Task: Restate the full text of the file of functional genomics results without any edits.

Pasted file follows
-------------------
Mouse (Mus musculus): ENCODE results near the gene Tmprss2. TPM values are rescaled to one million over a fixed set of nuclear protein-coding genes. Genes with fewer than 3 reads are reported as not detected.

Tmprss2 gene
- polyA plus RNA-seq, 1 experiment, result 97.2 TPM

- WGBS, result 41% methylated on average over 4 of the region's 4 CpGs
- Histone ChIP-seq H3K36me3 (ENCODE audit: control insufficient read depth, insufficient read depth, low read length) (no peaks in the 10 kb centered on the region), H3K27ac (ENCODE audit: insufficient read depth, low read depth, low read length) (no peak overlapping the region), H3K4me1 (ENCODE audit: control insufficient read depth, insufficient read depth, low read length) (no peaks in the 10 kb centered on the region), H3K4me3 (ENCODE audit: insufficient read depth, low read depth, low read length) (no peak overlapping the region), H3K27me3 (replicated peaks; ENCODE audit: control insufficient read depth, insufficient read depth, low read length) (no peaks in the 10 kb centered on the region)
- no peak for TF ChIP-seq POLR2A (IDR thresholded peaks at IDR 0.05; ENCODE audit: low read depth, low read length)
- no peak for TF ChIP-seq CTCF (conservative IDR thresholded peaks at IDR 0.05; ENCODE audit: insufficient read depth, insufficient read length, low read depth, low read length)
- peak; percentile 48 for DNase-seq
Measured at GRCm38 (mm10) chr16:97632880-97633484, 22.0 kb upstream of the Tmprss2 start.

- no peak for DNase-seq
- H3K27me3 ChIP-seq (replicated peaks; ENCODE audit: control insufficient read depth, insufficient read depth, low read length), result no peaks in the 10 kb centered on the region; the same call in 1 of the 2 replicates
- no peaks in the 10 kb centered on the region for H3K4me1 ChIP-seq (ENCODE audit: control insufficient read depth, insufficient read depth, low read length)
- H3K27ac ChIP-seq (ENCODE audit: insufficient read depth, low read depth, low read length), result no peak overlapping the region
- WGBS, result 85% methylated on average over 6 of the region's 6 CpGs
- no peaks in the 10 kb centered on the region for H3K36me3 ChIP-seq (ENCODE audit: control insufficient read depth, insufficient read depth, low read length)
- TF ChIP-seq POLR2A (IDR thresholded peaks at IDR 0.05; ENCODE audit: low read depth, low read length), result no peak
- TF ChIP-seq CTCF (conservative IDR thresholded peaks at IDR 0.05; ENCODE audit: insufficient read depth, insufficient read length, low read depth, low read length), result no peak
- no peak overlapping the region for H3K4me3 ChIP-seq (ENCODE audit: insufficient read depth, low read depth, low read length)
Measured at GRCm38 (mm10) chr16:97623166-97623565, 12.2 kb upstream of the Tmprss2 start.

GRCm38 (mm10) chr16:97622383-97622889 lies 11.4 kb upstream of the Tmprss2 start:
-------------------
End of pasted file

Mouse (Mus musculus): ENCODE results near the gene Tmprss2. TPM values are rescaled to one million over a fixed set of nuclear protein-coding genes. Genes with fewer than 3 reads are reported as not detected.

Tmprss2 gene
- polyA plus RNA-seq, 1 experiment, result 97.2 TPM

- WGBS, result 41% methylated on average over 4 of the region's 4 CpGs
- Histone ChIP-seq H3K36me3 (ENCODE audit: control insufficient read depth, insufficient read depth, low read length) (no peaks in the 10 kb centered on the region), H3K27ac (ENCODE audit: insufficient read depth, low read depth, low read length) (no peak overlapping the region), H3K4me1 (ENCODE audit: control insufficient read depth, insufficient read depth, low read length) (no peaks in the 10 kb centered on the region), H3K4me3 (ENCODE audit: insufficient read depth, low read depth, low read length) (no peak overlapping the region), H3K27me3 (replicated peaks; ENCODE audit: control insufficient read depth, insufficient read depth, low read length) (no peaks in the 10 kb centered on the region)
- no peak for TF ChIP-seq POLR2A (IDR thresholded peaks at IDR 0.05; ENCODE audit: low read depth, low read length)
- no peak for TF ChIP-seq CTCF (conservative IDR thresholded peaks at IDR 0.05; ENCODE audit: insufficient read depth, insufficient read length, low read depth, low read length)
- peak; percentile 48 for DNase-seq
Measured at GRCm38 (mm10) chr16:97632880-97633484, 22.0 kb upstream of the Tmprss2 start.

- no peak for DNase-seq
- H3K27me3 ChIP-seq (replicated peaks; ENCODE audit: control insufficient read depth, insufficient read depth, low read length), result no peaks in the 10 kb centered on the region; the same call in 1 of the 2 replicates
- no peaks in the 10 kb centered on the region for H3K4me1 ChIP-seq (ENCODE audit: control insufficient read depth, insufficient read depth, low read length)
- H3K27ac ChIP-seq (ENCODE audit: insufficient read depth, low read depth, low read length), result no peak overlapping the region
- WGBS, result 85% methylated on average over 6 of the region's 6 CpGs
- no peaks in the 10 kb centered on the region for H3K36me3 ChIP-seq (ENCODE audit: control insufficient read depth, insufficient read depth, low read length)
- TF ChIP-seq POLR2A (IDR thresholded peaks at IDR 0.05; ENCODE audit: low read depth, low read length), result no peak
- TF ChIP-seq CTCF (conservative IDR thresholded peaks at IDR 0.05; ENCODE audit: insufficient read depth, insufficient read length, low read depth, low read length), result no peak
- no peak overlapping the region for H3K4me3 ChIP-seq (ENCODE audit: insufficient read depth, low read depth, low read length)
Measured at GRCm38 (mm10) chr16:97623166-97623565, 12.2 kb upstream of the Tmprss2 start.

GRCm38 (mm10) chr16:97622383-97622889 lies 11.4 kb upstream of the Tmprss2 start: